CENTRAL ILLINOIS -- A supervised swim doesn't mean your children are totally safe.
It's what you do when they're out of water that could save you and your kids a trip to the doctor.
"Otitis externa is the official medical term," said Dr. Troy Pequette, a pediatrician at OSF Medical Group in Peoria.
The common term is "swimmer's ear."
Doctors say if you don't dry the inside of your ears, bacteria can grow, causing extreme pain, and in rare cases, meningitis or hearing loss.
Nationwide, nearly 2.5 million swimmers get the infection, which is treated with antibiotics.
Anyone can get "swimmer's ear," but kids are more prone to it.
That's according to the Centers for Disease Control and Prevention.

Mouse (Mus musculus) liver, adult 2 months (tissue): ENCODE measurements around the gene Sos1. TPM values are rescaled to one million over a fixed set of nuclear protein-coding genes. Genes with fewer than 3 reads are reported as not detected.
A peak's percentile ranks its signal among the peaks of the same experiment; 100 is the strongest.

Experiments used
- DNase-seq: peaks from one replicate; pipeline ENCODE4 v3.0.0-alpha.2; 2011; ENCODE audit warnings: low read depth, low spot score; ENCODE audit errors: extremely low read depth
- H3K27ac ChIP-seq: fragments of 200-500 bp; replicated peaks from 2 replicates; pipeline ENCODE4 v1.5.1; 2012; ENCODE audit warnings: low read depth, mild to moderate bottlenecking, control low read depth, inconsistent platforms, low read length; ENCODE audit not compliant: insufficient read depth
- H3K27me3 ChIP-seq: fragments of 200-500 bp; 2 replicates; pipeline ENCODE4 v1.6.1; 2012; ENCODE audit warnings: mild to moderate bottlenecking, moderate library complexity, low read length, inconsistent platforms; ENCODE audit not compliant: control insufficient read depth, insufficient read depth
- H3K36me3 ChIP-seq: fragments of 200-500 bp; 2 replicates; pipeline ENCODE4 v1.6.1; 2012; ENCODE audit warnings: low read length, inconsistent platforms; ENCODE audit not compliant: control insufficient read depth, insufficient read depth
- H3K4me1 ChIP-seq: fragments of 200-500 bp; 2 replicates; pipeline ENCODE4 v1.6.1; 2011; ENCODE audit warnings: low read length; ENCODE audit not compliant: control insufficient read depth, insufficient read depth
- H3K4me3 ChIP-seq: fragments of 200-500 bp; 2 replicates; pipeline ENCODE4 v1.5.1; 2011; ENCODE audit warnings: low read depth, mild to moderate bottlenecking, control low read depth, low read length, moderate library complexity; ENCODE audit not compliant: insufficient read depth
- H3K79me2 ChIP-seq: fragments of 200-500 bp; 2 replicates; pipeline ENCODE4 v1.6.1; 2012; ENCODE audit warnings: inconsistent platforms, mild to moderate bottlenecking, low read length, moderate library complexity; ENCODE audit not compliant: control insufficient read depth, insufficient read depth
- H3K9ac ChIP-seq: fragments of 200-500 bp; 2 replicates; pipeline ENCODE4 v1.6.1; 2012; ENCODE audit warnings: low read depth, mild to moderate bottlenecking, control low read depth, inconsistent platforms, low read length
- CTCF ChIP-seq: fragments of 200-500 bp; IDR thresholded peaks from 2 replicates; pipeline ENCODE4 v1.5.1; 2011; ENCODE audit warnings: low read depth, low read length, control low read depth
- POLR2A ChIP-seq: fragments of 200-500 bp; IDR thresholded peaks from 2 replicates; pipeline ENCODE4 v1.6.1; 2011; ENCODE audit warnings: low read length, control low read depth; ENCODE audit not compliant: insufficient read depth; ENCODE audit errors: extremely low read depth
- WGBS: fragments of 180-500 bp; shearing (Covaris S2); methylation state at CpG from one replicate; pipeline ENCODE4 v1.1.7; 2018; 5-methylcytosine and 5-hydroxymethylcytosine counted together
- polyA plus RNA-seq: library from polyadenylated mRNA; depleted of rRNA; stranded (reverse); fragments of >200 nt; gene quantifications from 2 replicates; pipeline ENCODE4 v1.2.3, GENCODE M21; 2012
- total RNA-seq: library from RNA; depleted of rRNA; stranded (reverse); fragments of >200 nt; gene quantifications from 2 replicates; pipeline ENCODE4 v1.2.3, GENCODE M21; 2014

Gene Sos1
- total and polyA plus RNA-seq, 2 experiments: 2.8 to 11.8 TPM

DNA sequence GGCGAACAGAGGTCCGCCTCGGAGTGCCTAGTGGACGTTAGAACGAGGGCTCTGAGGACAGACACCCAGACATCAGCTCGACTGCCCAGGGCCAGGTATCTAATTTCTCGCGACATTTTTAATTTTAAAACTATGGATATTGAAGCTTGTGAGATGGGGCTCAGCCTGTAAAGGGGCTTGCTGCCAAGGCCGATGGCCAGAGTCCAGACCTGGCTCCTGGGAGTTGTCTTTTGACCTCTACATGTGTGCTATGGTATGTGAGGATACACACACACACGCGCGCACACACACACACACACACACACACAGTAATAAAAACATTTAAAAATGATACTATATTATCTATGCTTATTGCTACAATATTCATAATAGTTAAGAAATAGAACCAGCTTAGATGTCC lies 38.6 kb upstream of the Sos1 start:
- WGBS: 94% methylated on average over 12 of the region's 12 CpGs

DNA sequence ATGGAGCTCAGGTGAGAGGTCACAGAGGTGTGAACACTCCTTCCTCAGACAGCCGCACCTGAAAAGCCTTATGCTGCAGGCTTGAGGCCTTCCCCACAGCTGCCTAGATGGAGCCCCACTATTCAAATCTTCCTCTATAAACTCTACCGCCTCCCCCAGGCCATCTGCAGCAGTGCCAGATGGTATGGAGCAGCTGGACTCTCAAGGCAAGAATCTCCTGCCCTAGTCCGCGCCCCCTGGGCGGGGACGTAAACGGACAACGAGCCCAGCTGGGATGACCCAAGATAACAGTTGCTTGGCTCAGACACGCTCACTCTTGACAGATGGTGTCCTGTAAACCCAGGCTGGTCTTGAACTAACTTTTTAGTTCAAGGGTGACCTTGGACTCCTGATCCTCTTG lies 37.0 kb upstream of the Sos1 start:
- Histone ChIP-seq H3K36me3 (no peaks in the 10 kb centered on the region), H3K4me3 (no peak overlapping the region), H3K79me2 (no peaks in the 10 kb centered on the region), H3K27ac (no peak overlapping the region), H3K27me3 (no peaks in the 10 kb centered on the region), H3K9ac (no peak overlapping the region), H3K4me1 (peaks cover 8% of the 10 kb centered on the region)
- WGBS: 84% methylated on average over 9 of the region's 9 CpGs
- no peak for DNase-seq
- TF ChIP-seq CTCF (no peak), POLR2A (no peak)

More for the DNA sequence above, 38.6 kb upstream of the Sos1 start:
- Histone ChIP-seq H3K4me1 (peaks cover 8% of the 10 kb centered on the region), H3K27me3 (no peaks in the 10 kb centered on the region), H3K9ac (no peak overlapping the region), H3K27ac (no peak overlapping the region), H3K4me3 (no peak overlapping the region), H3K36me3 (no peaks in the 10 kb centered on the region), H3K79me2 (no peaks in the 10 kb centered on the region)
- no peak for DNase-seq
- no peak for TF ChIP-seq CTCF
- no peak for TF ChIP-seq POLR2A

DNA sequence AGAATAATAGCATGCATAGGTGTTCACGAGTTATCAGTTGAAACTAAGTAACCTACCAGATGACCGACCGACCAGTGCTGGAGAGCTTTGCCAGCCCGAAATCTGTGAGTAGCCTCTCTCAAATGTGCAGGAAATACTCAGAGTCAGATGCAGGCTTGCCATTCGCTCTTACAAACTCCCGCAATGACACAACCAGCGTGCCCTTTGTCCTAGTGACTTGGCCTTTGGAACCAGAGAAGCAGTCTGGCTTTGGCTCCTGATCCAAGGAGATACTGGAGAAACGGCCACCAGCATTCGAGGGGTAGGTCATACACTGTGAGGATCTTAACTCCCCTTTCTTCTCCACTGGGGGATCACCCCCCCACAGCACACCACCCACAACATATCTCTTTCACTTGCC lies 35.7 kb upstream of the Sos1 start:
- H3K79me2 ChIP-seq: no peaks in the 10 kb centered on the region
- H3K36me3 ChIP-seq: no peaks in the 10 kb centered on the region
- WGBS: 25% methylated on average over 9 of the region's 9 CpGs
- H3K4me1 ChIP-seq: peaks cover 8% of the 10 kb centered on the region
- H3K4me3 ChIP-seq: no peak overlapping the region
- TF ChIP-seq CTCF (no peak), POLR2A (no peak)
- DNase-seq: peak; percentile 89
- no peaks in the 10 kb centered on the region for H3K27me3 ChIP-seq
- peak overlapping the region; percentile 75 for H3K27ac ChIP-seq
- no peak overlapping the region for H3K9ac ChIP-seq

Speaking of prevention...
"One of the old-fashioned things that we do and seems to work well is a mixture of rubbing alcohol and vinegar," said Dr. Pequette. "Put a few drops in after you swim. That can help keep swimmer's ear from brewing."
And the heat doesn't help.
"The hotter the water, the easier it is for things to grow," said Graham Knightingale, manager at Aquatech pool and spa services, "but also what happens, when it's hot, we use the pool more. So, we sweat and bring contaminants into the water. It's kind of like a double headed sword."
Knightingale says pool owners need to stay on top of sanitation.
Anyone can do the at home test that checks free (or "healthy") chlorine and pH levels.
Those are the two main components of keeping pool water safe for swimmers.
Experts advise checking pool water every day and checking your ears after every swim.